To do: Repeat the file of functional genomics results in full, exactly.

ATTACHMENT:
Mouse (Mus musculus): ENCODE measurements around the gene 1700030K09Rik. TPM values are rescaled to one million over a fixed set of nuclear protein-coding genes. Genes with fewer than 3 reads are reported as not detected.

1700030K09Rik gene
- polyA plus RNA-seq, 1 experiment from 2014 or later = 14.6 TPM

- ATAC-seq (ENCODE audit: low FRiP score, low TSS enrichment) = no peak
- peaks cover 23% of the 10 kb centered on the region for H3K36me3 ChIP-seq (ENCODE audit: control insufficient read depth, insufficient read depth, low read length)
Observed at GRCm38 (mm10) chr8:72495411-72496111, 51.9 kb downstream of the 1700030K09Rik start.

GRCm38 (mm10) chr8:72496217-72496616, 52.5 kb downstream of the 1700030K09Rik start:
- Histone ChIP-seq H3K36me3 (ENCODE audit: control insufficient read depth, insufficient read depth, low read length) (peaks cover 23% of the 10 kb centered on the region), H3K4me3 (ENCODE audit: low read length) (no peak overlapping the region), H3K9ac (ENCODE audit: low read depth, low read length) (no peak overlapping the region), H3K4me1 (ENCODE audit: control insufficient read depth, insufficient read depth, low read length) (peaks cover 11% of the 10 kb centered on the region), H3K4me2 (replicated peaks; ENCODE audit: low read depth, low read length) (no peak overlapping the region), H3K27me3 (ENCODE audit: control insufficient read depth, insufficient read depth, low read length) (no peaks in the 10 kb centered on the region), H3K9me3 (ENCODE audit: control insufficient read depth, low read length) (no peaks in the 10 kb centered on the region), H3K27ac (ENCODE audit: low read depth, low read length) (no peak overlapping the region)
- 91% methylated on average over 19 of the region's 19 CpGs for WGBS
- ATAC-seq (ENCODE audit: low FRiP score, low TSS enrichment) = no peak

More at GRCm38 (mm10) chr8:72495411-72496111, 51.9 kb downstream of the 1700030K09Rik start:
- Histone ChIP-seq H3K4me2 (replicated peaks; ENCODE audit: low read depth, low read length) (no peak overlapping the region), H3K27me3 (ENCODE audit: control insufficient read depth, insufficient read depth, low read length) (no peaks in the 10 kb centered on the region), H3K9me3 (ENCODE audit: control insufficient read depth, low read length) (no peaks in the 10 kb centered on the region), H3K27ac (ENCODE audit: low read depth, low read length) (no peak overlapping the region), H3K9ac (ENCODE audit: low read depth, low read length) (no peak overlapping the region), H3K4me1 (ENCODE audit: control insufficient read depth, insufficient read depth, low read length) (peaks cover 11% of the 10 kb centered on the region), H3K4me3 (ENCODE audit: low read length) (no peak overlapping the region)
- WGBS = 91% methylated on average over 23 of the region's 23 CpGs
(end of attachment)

Mouse (Mus musculus): ENCODE measurements around the gene 1700030K09Rik. TPM values are rescaled to one million over a fixed set of nuclear protein-coding genes. Genes with fewer than 3 reads are reported as not detected.

1700030K09Rik gene
- polyA plus RNA-seq, 1 experiment from 2014 or later = 14.6 TPM

- ATAC-seq (ENCODE audit: low FRiP score, low TSS enrichment) = no peak
- peaks cover 23% of the 10 kb centered on the region for H3K36me3 ChIP-seq (ENCODE audit: control insufficient read depth, insufficient read depth, low read length)
Observed at GRCm38 (mm10) chr8:72495411-72496111, 51.9 kb downstream of the 1700030K09Rik start.

GRCm38 (mm10) chr8:72496217-72496616, 52.5 kb downstream of the 1700030K09Rik start:
- Histone ChIP-seq H3K36me3 (ENCODE audit: control insufficient read depth, insufficient read depth, low read length) (peaks cover 23% of the 10 kb centered on the region), H3K4me3 (ENCODE audit: low read length) (no peak overlapping the region), H3K9ac (ENCODE audit: low read depth, low read length) (no peak overlapping the region), H3K4me1 (ENCODE audit: control insufficient read depth, insufficient read depth, low read length) (peaks cover 11% of the 10 kb centered on the region), H3K4me2 (replicated peaks; ENCODE audit: low read depth, low read length) (no peak overlapping the region), H3K27me3 (ENCODE audit: control insufficient read depth, insufficient read depth, low read length) (no peaks in the 10 kb centered on the region), H3K9me3 (ENCODE audit: control insufficient read depth, low read length) (no peaks in the 10 kb centered on the region), H3K27ac (ENCODE audit: low read depth, low read length) (no peak overlapping the region)
- 91% methylated on average over 19 of the region's 19 CpGs for WGBS
- ATAC-seq (ENCODE audit: low FRiP score, low TSS enrichment) = no peak

More at GRCm38 (mm10) chr8:72495411-72496111, 51.9 kb downstream of the 1700030K09Rik start:
- Histone ChIP-seq H3K4me2 (replicated peaks; ENCODE audit: low read depth, low read length) (no peak overlapping the region), H3K27me3 (ENCODE audit: control insufficient read depth, insufficient read depth, low read length) (no peaks in the 10 kb centered on the region), H3K9me3 (ENCODE audit: control insufficient read depth, low read length) (no peaks in the 10 kb centered on the region), H3K27ac (ENCODE audit: low read depth, low read length) (no peak overlapping the region), H3K9ac (ENCODE audit: low read depth, low read length) (no peak overlapping the region), H3K4me1 (ENCODE audit: control insufficient read depth, insufficient read depth, low read length) (peaks cover 11% of the 10 kb centered on the region), H3K4me3 (ENCODE audit: low read length) (no peak overlapping the region)
- WGBS = 91% methylated on average over 23 of the region's 23 CpGs